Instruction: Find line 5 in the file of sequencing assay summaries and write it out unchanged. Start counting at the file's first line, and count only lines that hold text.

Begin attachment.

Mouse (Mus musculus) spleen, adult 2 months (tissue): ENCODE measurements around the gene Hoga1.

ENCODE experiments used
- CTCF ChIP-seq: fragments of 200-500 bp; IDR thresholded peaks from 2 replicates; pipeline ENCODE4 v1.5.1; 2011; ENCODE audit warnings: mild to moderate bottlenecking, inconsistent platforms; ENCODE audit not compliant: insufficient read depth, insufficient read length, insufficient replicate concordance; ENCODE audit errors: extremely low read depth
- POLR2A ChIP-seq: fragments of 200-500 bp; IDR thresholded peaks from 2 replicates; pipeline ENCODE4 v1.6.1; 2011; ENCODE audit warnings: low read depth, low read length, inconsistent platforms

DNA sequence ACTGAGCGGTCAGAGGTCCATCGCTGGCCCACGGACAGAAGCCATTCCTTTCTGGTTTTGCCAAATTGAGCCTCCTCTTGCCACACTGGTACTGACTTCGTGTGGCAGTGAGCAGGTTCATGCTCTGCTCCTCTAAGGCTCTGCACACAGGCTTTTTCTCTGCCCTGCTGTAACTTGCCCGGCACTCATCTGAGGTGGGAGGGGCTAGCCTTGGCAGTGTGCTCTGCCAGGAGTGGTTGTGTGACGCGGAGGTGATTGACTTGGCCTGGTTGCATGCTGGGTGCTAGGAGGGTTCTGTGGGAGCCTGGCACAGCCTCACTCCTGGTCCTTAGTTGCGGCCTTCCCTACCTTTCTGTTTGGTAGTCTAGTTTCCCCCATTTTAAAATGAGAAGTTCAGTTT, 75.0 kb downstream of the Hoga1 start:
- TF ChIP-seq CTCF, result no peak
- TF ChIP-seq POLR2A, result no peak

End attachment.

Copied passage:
DNA sequence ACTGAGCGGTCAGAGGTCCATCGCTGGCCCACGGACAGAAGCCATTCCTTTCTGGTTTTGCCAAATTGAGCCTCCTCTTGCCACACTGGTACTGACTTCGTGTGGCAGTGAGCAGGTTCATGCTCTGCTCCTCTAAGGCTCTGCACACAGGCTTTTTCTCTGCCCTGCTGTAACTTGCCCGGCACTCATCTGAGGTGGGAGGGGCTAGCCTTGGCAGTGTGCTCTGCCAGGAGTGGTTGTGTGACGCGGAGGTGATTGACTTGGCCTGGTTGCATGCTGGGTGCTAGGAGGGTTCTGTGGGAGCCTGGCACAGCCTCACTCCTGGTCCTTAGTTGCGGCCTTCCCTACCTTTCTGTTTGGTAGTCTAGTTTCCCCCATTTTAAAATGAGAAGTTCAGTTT, 75.0 kb downstream of the Hoga1 start: